Lowell Celebrates Kerouac! Is a non-profit, public-charity, 501 ( c ) ( 3 ) Corporation that was established to keep the literary legacy of Jack Kerouac alive. Through the help of John Sampas and the Kerouac Estate as well as the support of the University of Massachusetts at Lowell and people like Paul Marion, LCK! has made a huge contribution to the ongoing cultural impact of Jack Kerouac on American life in general and American literature in particular. … The most memorable event I can think of is when the Jack Kerouac Park was dedicated in June of 1988, and I met Stella Sampas, Allen Ginsberg, Ben Woitena – the sculptor of the memorial monuments – US Senator Paul Tsongas, and Jan Kerouac – Jack’s daughter – who were all there for the celebration. On another occasion, I met Gregory Corso at the Smith Baker Center in Lowell. On yet another occasion, I met Lawrence Ferlinghetti and Ray Manzarek of The Doors at the same location. Then, there was Patti Smith, Thurston Moore, 10,000 Maniacs, Douglas Brinkley, John Sinclair, Joyce Johnson, John Tytell, Robert Creeley, Michael McClure, and many others. Living in Lowell can be quite a blessing in this regard. Of course, the greatest thrill was the day John Sampas brought Allen Ginsberg by my health food store, AEOLIA: Whole Foods, circa 1992, to buy macrobiotic food. Of course, meeting David Amram and Brent Mason was a great honor, for sure. I especially enjoyed meeting Miss Helen Weaver when she simply walked into my store one day, we began to talk about astrology, and became lifelong friends. Now, she is a real lady – Helen Weaver. Such grace and beauty!
Do you know why the psychedelic art is connected to the underground culture?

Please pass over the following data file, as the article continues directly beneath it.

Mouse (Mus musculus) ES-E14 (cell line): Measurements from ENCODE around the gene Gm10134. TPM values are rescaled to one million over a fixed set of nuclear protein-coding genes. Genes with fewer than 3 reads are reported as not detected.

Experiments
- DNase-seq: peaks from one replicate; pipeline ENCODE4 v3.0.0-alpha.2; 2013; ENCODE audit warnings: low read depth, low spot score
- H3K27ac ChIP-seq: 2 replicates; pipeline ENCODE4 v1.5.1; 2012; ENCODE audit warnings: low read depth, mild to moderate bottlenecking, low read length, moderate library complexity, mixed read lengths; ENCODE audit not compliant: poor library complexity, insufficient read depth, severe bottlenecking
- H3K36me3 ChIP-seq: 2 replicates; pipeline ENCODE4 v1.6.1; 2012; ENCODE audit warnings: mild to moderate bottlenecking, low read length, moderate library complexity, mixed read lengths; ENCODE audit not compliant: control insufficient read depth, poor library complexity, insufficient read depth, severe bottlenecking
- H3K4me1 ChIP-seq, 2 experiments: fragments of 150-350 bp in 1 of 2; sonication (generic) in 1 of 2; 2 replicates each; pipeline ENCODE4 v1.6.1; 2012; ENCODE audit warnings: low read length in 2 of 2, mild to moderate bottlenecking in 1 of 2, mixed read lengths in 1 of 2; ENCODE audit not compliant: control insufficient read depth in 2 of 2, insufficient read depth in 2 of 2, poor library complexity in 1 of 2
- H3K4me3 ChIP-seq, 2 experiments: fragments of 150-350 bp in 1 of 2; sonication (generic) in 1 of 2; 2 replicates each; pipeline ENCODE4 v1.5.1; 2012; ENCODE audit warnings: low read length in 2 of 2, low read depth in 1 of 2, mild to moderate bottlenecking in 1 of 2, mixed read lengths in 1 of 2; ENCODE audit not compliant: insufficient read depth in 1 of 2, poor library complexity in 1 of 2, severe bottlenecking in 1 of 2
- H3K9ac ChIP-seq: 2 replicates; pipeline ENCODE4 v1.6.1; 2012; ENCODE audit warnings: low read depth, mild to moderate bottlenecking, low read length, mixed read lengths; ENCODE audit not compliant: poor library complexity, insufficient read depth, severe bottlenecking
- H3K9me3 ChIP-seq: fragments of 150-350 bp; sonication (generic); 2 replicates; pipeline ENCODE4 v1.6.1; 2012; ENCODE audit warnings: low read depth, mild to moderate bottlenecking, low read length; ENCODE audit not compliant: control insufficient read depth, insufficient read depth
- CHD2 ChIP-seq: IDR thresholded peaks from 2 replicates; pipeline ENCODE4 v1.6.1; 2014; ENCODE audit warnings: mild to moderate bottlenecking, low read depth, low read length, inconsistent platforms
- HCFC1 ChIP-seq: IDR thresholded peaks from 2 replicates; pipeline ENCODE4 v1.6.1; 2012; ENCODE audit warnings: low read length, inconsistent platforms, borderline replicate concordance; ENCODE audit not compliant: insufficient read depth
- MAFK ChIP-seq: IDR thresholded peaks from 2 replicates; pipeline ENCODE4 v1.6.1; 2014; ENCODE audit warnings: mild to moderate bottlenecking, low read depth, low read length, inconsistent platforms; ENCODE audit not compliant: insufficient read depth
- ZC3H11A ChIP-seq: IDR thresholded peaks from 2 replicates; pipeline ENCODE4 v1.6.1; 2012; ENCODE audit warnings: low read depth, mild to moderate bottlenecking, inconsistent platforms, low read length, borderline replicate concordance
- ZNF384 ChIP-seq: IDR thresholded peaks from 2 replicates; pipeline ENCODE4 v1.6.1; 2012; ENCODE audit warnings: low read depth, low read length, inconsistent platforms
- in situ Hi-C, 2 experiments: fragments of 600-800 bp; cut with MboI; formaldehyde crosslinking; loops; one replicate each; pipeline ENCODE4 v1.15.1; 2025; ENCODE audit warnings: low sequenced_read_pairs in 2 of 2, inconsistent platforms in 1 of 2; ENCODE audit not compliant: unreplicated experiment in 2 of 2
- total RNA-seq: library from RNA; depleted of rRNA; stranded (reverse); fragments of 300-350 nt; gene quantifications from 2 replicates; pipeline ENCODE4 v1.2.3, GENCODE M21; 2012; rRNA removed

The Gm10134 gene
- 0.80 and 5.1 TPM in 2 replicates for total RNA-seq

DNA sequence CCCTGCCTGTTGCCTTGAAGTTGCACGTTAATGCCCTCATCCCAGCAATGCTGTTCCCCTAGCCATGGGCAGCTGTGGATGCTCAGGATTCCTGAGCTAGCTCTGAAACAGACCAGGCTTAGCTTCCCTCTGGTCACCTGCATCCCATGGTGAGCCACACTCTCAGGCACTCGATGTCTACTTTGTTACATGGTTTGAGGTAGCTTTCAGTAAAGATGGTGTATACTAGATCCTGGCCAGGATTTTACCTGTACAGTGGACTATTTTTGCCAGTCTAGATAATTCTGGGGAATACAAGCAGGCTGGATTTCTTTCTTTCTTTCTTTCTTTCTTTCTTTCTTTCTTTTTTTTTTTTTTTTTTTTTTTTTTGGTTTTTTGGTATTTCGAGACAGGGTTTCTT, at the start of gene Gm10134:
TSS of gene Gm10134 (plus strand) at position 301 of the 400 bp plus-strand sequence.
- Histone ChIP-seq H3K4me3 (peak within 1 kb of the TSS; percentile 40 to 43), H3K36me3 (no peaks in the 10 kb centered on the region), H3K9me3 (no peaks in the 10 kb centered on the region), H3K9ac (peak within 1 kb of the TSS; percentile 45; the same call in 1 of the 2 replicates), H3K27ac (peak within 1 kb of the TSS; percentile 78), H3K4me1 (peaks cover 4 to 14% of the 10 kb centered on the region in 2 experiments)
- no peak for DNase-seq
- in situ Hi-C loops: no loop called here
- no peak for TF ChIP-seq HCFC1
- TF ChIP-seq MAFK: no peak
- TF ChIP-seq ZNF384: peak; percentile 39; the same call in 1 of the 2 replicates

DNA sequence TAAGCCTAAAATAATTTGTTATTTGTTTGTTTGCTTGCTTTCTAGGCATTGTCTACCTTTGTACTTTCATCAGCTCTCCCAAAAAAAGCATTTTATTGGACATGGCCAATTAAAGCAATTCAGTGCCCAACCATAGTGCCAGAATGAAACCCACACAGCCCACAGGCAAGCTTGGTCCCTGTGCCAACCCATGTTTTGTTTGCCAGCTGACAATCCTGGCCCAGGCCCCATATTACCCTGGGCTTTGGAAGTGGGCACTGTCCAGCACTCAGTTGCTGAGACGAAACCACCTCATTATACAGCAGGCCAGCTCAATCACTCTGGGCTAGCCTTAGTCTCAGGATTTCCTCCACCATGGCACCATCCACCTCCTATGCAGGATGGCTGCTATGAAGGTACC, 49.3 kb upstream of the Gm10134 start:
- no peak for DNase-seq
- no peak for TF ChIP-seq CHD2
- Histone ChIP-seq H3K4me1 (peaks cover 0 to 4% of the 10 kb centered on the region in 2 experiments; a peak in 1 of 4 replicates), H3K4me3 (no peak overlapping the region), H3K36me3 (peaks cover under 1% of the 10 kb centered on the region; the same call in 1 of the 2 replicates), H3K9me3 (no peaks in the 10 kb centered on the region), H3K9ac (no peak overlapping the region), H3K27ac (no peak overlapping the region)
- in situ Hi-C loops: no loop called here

Of course – it is closer to depicting the total experience than any art form other than music. The psychedelic poster artists of the Sixties, as far as I know, had all partaken of the sacrament, had personally wandered through the halls of “The Eleusinian Mysteries,” shall we say, and had first-hand empirical experience with mystical transcendence and death / rebirth, ego-loss, religious experience in the classic sense of the word. Psychedelic is a Greek word that means: “Soul” that is “Pure.” It comes from “Psyche” and from “Deloun.” It is connected with the god Apollo and with light and enlightenment. The art conveys both the personal subconscious images brought forth as well as the collective unconscious images. But it goes far beyond that. It goes deep and far and wide into the Akashik Field itself and the very Void of the true reality beyond the Platonic dream of what the Tibetan Buddhists call this “Third Bardo” or dreaming state of existence. Georyios Georyiades – better known as “Gurdjieff” – said that “the sly man takes a pill.” He may not have been specifically referring to psychedelic drugs in particular, but might as well have! Gurdjieff said that most of mankind exists in a “state of sleep.” Psychedelic drugs wake you up. They are “a shock” (another 4-th Way term) to the so-called materialistic matrix of the system. They are a cosmic force in this bio-physical sphere of natural planetary reality that connects one to the Cosmic Consciousness of the ALL IS ONE state of non-dualistic unity. The samadhic state of non-dualistic visionary experience can directly lead one to the ultimate state of nirvanic Satori. The Hindus call it YOGA – “Union.” The Greek Orthodox Church would call it Holy Theosis. Saint Gregory of Palamas and the practitioners of “The Jesus Prayer” do the same thing through fasting and constant prayer. The only difference is that Christians call it “GOD,” and Buddhists call it “The Void.” … These types of experiences are a direct threat – and always have been the greatest threat – to the planetary, plutocratic, capitalistic-consumerist-corporate culture of organized world-finance and post-modern-multinational big business of corporations like Monsanto who have no respect for the planetary genome of our earth mother GAIA. “You Cannot serve both God and Mammon.” … We must save the seeds of our planet and our culture!